Giacometti and drawings

Fondation Giacometti -  Giacometti and drawings

Ernst scheidegger, Alberto Giacometti dessinant dans son atelier, 1951, coll.Fondation Giacometti, Paris.
© Succession Alberto Giacometti (Fondation Giacometti, Paris + ADAGP, Paris)
© Ernst scheidegger

After his formative years at the Académie de la Grande Chaumière (1922–6), Giacometti rejected working from the model and used drawing as an exercise accompanying the development of his thinking. Alongside the preparatory sketches in his many notebooks, drawn mainly in pencil, he also made separate drawings on individual sheets that he reprised carefully in his works in pen and ink. In his notebooks he also made numerous sketches of his existing works, from memory. These inaugurated his singular practice of ‘retrospective’ drawing, made famous by his 1947 Lettre à Pierre Matisse. This would remain a part of the artist’s ongoing reflection and discourse on his work right up to the end of his career.

During his surrealist period (c.1929–35) Giacometti neglected, but did not totally abandon, ‘conventional’ perspective and the chiaroscuro drawing technique in favour of a combination of abstract signs and stylised figurative motifs. This technique, which was close to writing, enabled him to translate language processes into his visual works. The presence of the white paper as a ground on which he traced his floating forms became one of his stylistic traits, while a framing line bestowed an overall solidity. These rigorously flat compositions, displaying a typically surrealist expression of anxiety and erotic drive, directly echo his sculptures.

In 1927 he sculpted a square Head (Self-Portrait) in which the face is reduced to a purely graphic, abstract linear sign etched into the material. In the ‘plaques’ from 1927–9, which represent human figures (pp.148–51), the organs are also reduced to engraved or lightly sculpted abstract signs, imposing a frontal reading of this sculpture which comes close to drawing. The recurrence of these signs from one plaque to the next transforms them into symbols, whose interpretation is sometimes facilitated by explicit titles (Man, Woman, Gazing Head). ‘It was no more than a plaque placed in space in a certain way, in which there were just two hollows, which were what you might call the vertical and horizontal side that you find in any figure.’ Functioning like the frame in his drawings, the quadrangular structure forces us to identify a human body and keeps the work within the realm of figuration.

This work on symbols allowed Giacometti to combine sculpture and graphic work. In the sculptures that came next, which have been described as ‘sign figures’, he used empty space as a structural element: while being genuine sculptures in the round, the 1929 bronzes Apollo, Reclining Woman Who Dreams and Three Figures Outdoors have the flatness of a line traced in ink on a sheet of paper, a quality that is heightened in the numerous drawings that Giacometti made mostly in his notebooks.

Some of the sculptures establish the sense of these symbols very early on, as in The Couple from 1927 (p.139), with its stylised and sometimes hypertrophied hands, eyes and genitals. Giacometti applies the same symbolic vocabulary to his drawing: executed in pen, Woman c.1929 combines stylised eyes and hands with abstract tapering forms which can be identified as legs by comparing them to the earlier sculpture Crouching Figure c.1926 (p.135). The symbolisation is more radical in some of his drawings such as Composition c.1928, which appear to be devoid of figurative clues. Although a comparison with the sculpted plaques allows the marks to be read as the symbols used by Giacometti to represent a human body: parallel lines for the hands, broken lines for the arms and legs and supple, round lines for the belly.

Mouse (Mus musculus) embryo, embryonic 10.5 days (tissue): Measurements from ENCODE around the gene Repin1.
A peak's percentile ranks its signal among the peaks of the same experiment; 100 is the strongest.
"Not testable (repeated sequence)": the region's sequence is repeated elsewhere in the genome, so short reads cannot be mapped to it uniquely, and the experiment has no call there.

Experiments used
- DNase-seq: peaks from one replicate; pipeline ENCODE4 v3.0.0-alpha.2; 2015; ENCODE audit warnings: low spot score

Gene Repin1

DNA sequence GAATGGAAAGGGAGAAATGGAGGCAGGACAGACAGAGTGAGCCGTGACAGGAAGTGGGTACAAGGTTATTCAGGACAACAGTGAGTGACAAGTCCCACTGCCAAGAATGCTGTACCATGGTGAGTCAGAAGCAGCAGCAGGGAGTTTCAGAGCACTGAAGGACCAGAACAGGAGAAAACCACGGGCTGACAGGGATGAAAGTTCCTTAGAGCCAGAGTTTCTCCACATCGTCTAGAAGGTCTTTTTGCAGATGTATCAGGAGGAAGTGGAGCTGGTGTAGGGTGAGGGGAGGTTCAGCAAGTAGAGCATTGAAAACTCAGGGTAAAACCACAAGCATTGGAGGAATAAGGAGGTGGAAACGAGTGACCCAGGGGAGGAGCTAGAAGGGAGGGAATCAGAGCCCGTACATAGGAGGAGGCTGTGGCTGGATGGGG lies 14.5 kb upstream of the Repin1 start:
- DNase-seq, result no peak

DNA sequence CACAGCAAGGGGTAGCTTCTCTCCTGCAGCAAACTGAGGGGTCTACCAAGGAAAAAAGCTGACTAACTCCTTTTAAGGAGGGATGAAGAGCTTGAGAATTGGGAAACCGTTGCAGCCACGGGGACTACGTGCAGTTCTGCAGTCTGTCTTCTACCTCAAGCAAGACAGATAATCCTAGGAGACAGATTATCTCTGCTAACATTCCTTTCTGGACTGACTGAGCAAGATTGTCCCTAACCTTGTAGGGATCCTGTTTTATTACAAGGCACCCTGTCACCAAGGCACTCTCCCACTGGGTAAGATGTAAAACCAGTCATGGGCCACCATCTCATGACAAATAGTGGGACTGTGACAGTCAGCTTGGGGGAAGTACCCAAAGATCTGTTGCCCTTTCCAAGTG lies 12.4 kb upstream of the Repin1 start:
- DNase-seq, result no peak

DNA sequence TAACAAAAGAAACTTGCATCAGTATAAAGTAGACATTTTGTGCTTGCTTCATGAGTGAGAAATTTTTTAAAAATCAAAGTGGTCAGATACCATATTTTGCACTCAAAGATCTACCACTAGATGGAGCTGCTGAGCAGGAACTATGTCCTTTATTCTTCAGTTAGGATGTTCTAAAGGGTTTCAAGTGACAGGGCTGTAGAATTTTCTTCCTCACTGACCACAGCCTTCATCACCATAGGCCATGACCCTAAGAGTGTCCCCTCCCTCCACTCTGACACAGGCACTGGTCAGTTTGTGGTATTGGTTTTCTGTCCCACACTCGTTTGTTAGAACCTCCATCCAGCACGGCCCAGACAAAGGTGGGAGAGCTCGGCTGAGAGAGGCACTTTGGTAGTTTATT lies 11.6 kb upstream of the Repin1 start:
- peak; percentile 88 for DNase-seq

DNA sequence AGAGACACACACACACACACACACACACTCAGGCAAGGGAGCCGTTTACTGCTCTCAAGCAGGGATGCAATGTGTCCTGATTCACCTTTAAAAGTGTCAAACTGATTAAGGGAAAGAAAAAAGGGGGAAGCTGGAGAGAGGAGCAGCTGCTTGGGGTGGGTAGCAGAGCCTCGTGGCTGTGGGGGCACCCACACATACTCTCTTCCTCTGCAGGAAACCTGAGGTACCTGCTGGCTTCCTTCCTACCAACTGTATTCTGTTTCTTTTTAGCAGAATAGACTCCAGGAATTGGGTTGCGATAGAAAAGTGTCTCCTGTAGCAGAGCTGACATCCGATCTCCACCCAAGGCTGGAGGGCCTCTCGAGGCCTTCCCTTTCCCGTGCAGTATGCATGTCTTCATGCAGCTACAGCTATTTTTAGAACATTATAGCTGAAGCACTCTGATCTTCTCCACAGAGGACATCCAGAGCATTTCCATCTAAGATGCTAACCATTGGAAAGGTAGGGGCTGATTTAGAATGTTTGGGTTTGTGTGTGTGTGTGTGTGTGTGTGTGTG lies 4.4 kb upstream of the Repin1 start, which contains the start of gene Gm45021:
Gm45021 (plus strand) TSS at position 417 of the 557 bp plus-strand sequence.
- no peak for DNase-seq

Giacometti also avoids abstraction by reducing bodies to stylised fragments inspired by hieroglyphs. In Woman c.1930 the female body is reduced to linear symbols. Using a square format, the artist ditches the ultimate classical rule regarding vertical construction, which is still in evidence in the ‘plaques’. Here the body becomes a simple association of signs: ‘eye, nose, mouth, hand, breast, sex, feet’. The framing line, which functions rather like the cartouche in hieroglyphs, bestows an artificial unity on these scattered symbols (see entry on Egypt).

There was considerable interest in the occult power of exotic and ancient writings during this period, and Giacometti was an avid reader of the new artistic publications that expressed it. Their influence led him to add further complexity to his symbolic system of expression. In 1929 Robert Desnos published an article in Documents about the myth of the ‘hieroglyphs’ thought to contain the secret of the philosopher’s stone owned by alchemist Nicholas Flamel (this reference also appears in André Breton’s Second Manifesto of Surrealism). Georges Bataille presented a surprising analysis of the ‘language of flowers’ in this journal which also featured various articles on numismatic symbols and the graphological study of the writings of the Marquis de Sade. An article about Oceanic art in Cahiers d’art reproduced ideograms from ‘the script of Easter Island’.